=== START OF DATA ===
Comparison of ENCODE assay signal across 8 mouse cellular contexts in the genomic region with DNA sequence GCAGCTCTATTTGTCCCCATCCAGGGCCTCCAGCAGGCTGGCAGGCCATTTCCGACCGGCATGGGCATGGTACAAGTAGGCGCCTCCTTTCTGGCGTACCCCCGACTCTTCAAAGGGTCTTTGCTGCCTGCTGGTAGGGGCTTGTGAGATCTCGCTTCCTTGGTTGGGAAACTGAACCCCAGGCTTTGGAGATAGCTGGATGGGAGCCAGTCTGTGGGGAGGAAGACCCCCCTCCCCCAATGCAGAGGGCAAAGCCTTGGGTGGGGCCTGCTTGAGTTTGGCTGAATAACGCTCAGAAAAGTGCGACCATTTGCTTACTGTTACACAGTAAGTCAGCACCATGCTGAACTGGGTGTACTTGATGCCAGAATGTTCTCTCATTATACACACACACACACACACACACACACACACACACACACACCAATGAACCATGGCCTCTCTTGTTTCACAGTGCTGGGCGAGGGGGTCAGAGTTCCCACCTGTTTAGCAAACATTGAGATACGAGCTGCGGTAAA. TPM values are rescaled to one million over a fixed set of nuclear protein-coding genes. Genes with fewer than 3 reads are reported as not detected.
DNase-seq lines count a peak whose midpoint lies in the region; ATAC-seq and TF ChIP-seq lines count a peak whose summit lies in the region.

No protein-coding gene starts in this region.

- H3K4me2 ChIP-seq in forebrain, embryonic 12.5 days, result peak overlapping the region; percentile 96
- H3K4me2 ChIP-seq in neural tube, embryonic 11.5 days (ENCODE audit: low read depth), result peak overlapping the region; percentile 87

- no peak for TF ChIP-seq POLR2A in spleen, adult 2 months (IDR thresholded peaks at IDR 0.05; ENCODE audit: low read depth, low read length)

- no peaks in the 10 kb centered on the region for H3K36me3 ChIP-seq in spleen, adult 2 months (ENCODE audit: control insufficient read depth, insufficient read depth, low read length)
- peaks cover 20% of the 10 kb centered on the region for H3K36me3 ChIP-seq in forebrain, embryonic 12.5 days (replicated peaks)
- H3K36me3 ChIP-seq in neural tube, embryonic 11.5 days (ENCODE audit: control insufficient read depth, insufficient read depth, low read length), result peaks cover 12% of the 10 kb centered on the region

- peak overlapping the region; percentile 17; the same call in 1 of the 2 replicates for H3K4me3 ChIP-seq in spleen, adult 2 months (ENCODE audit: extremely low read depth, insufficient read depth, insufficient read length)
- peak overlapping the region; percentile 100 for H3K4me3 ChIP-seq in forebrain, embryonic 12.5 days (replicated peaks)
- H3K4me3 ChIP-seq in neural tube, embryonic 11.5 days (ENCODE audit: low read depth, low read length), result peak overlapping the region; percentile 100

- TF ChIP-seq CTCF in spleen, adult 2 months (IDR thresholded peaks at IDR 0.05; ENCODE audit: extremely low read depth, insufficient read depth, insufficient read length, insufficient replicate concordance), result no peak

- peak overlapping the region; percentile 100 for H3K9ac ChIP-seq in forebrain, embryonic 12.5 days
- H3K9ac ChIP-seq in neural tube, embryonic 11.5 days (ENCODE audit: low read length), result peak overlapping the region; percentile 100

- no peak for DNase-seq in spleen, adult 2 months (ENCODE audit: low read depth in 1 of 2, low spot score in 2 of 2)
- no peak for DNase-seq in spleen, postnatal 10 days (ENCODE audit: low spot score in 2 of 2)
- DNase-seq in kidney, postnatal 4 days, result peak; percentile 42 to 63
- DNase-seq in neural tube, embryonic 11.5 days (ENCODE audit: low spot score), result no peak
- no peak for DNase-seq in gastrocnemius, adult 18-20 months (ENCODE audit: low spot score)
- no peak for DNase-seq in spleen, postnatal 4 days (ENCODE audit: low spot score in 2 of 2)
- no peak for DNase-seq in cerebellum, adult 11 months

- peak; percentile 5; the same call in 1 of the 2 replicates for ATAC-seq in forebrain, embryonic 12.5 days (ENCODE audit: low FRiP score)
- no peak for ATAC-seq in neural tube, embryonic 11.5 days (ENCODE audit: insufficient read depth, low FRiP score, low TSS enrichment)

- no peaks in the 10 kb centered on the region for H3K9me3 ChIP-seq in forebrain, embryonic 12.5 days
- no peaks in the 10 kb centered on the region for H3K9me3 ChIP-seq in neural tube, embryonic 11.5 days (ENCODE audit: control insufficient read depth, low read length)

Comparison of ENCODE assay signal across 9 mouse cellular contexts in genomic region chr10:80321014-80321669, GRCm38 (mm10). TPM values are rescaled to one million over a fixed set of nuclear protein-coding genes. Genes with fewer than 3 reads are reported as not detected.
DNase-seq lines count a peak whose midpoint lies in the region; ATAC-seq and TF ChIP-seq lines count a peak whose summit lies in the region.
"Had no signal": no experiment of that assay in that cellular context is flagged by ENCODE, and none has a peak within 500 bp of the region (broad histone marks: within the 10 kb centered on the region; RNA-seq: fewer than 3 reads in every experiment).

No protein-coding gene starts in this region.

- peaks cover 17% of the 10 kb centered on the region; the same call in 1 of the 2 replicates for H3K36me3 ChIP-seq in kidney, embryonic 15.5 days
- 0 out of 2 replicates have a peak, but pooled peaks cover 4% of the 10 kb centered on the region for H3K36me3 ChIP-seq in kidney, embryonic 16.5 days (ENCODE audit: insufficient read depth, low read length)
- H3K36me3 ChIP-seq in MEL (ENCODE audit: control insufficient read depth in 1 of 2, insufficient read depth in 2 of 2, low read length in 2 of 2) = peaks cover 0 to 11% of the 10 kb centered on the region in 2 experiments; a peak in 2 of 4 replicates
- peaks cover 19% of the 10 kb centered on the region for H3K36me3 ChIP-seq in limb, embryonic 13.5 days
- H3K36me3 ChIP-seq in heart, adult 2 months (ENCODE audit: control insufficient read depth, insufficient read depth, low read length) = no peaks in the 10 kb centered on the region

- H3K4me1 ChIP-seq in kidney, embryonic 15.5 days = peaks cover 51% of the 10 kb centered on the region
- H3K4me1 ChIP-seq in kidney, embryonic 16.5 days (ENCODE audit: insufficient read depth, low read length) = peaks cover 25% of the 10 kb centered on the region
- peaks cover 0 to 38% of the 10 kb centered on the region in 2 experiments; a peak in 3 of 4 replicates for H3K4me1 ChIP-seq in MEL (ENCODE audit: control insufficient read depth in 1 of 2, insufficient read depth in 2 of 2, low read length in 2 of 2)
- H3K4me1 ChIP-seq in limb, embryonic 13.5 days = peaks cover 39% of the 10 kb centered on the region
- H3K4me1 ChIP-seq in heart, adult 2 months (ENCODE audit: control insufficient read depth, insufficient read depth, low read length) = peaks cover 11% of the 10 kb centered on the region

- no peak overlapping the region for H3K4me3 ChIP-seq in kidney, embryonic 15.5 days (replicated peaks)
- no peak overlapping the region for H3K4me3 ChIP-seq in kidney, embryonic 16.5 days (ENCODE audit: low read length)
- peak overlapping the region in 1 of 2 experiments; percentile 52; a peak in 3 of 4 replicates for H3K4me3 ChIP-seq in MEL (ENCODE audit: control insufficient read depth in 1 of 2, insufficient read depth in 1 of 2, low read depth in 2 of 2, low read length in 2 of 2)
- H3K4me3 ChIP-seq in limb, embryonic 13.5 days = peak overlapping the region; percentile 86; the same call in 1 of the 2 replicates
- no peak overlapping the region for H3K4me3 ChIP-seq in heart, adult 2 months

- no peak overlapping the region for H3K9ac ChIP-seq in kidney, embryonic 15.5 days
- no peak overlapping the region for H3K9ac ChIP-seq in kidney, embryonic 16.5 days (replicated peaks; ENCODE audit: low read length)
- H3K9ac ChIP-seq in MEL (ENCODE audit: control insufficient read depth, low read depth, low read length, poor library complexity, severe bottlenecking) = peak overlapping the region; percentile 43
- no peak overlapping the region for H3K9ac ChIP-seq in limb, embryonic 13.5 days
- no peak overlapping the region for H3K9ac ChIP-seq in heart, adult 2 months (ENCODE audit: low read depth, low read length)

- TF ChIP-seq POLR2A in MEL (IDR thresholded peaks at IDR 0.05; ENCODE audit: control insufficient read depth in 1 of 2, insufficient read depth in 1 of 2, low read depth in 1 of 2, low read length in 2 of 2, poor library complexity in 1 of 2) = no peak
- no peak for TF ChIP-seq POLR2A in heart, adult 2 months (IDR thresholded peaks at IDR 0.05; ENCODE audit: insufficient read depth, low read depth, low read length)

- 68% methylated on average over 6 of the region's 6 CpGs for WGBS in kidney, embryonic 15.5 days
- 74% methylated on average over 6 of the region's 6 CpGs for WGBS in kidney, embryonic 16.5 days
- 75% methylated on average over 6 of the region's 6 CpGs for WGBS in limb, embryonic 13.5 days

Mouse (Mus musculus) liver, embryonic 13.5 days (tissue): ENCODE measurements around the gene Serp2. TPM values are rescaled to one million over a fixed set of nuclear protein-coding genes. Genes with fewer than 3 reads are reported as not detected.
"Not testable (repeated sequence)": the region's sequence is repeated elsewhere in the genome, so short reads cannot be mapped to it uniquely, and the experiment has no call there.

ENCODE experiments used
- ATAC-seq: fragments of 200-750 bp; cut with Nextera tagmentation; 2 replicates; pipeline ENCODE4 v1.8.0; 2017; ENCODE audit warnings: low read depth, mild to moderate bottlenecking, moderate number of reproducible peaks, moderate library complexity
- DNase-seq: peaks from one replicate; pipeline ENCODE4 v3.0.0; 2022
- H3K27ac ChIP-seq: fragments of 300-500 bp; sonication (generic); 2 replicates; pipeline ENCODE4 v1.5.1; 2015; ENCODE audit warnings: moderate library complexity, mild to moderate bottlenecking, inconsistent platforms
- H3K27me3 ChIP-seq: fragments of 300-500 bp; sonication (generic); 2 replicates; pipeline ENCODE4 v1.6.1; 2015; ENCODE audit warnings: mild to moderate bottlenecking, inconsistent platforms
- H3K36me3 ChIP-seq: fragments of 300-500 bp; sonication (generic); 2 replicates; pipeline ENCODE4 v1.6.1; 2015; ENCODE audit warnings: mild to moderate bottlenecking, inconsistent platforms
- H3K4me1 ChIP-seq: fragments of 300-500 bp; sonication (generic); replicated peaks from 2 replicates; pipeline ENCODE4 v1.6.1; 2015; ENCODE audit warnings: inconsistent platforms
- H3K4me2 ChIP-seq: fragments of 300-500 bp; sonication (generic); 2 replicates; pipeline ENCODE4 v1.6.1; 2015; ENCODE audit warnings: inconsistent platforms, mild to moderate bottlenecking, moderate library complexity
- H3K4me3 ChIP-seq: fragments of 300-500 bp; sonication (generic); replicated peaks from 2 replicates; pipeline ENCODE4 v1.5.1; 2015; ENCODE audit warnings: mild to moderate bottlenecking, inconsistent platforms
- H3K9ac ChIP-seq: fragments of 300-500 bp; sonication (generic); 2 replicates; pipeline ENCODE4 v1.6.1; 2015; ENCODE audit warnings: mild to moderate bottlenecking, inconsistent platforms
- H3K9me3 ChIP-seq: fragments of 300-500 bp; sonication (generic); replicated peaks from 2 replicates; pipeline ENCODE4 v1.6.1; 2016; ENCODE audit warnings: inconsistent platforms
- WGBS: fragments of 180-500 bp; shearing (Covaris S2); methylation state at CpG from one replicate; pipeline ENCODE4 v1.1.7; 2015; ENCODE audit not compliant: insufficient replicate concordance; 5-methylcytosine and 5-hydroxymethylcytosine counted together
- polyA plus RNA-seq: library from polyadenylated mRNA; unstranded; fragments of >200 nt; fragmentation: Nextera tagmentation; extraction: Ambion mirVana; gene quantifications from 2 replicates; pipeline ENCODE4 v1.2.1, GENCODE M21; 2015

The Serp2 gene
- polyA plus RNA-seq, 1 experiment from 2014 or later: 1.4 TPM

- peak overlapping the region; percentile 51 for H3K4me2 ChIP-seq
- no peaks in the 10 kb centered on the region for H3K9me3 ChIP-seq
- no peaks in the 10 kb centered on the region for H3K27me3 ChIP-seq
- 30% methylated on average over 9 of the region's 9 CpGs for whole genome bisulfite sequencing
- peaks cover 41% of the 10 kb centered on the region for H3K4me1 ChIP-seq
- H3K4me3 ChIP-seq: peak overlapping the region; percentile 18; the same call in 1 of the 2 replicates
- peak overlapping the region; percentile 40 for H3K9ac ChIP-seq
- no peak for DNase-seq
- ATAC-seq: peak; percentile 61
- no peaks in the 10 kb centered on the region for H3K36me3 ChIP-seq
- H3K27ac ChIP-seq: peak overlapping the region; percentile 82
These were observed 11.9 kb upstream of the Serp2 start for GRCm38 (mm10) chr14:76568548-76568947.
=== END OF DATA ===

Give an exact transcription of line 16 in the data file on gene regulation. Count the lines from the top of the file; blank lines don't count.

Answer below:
- no peak for DNase-seq in spleen, adult 2 months (ENCODE audit: low read depth in 1 of 2, low spot score in 2 of 2)